PNG Post-Courier

PORT MORESBY, Papua New Guinea (Aug. 30) – The Papua New Guinea Ombudsman Commission’s call at the Port Moresby Chambers of Commerce and Industry breakfast on Friday should be given some serious hearing by those in power.

Chief Ombudsman Ila Geno wants his organization, responsible for policing the Leadership Code, to be given the powers to be able to charge those that come under that Act if they breach the Act. That’s of course if investigations show up that the accused has a case to answer.

Mr Geno’s call is sure to hit a chord with many in the community that feel the same way as he does. For those that the Act covers — leaders; that is politicians — they will not be in too much of a hurry to do anything. They do not want to give more powers to an institution they often attack as being out to get them.

The Ombudsman Commission has done a credible job in the past 20 years. It has been and remains one of the fiercest independent watchdogs against corruption in public office.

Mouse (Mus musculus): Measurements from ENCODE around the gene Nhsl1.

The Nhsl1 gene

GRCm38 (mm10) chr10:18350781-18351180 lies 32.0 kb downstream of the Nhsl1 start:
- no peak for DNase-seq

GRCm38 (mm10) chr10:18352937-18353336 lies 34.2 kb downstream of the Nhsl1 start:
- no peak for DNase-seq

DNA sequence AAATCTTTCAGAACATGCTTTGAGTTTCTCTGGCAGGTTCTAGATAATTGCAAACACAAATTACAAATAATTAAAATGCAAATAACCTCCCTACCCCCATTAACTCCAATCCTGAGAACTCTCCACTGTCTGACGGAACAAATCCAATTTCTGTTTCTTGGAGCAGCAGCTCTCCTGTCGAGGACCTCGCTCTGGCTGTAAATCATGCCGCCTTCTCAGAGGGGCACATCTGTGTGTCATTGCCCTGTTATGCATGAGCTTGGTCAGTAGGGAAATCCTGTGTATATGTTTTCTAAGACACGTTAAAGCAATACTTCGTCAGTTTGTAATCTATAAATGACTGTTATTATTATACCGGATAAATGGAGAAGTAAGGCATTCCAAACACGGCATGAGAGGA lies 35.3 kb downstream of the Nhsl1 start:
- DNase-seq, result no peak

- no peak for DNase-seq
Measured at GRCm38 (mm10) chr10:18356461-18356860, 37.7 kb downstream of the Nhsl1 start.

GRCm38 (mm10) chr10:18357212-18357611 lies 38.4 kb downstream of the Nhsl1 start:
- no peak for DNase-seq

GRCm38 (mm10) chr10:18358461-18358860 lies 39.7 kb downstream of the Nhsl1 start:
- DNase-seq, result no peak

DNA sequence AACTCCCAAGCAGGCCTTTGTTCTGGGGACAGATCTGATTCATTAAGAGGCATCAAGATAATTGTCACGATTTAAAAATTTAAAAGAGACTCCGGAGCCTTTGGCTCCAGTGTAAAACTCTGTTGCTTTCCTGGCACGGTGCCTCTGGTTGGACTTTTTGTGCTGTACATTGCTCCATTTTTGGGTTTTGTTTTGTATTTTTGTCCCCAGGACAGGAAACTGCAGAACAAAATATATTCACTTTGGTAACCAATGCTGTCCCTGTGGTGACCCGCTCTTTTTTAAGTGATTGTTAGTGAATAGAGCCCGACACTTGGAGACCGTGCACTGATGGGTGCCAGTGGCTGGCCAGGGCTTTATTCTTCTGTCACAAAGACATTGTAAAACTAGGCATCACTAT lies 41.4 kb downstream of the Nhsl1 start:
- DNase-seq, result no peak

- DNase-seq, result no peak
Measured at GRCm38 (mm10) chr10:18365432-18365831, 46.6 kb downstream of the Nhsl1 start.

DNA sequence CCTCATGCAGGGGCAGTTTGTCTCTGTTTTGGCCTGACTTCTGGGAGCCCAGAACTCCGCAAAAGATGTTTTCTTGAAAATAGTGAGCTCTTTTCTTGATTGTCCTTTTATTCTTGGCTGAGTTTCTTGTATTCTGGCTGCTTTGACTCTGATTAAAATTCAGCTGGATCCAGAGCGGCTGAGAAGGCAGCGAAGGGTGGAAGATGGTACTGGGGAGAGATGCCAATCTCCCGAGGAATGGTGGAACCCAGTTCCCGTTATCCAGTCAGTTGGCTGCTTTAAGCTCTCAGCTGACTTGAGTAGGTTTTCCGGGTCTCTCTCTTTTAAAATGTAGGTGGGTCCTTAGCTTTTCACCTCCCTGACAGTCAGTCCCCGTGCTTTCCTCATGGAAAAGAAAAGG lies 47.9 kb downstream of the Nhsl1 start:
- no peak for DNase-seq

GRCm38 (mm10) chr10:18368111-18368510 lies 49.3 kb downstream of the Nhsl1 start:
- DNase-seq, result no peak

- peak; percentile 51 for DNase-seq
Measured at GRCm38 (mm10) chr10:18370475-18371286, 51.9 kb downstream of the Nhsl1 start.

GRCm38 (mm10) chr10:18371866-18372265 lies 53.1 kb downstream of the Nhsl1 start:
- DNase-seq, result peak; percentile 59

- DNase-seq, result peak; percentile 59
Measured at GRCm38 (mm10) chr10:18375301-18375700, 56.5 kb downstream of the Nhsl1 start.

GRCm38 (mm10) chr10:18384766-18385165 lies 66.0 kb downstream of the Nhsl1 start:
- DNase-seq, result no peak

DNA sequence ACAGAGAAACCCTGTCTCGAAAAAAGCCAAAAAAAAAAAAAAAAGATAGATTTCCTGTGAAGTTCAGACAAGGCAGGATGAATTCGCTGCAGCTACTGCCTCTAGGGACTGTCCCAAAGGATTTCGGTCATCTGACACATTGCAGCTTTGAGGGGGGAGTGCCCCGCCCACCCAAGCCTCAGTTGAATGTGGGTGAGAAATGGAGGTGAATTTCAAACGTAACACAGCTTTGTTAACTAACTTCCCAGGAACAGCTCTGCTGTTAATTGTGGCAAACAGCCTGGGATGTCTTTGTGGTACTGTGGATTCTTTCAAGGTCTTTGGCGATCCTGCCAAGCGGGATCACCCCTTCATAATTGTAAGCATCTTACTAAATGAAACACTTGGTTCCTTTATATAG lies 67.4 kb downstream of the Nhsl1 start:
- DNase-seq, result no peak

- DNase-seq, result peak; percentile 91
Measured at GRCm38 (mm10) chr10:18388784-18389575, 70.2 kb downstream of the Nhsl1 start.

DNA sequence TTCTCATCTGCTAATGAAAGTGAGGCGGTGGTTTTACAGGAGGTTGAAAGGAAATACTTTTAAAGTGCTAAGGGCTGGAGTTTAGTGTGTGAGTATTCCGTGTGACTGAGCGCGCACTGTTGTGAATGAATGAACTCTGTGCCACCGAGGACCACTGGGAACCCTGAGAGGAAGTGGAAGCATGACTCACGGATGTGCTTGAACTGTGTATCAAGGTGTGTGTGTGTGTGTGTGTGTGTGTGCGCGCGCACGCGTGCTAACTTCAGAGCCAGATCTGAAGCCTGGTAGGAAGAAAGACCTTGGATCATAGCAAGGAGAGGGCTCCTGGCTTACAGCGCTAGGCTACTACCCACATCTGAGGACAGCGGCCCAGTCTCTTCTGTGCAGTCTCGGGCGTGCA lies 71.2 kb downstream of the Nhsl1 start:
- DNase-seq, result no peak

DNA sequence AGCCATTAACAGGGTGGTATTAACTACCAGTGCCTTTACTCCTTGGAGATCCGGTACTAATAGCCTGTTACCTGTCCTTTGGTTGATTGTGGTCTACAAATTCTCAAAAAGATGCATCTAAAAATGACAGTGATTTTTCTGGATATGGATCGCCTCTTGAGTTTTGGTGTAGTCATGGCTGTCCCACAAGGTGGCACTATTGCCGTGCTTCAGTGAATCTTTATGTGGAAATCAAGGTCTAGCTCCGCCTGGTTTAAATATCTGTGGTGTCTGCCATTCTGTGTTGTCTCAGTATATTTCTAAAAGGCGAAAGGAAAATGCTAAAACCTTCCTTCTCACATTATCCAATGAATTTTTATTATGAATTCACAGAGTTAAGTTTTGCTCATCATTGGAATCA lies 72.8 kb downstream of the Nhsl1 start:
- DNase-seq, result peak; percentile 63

Through its efforts, wayward politicians have been dethroned from their perches of power, as well as other public office holders.

Mr Geno is right, his office should be given the power to prosecute people it finds have breached the Leadership Code. At present, it merely investigates and then refers leaders for prosecution to relevant authorities to lay charges against. But those authorities have to conduct their own investigations from which they may or may not file charges. The process is prolonged and often stressful for the accused.

If the commission was to be given the powers to prosecute, all that would be avoided and of course the whole process would be cheaper for all and justice served more speedily than at present. Its got to be the natural progression of things for the commission. With time, it has obviously matured. It has high trained investigators and will save the already overstretched police, Public Prosecutor and Solicitor-General’s offices valuable times and resources.

Our politician have to support amendments to make this happen if they are serious about weeding out corruption and bringing transparency and accountability to the high offices of the State. They have nothing to be scared of, unless of course they have something to hide.

August 30, 2004

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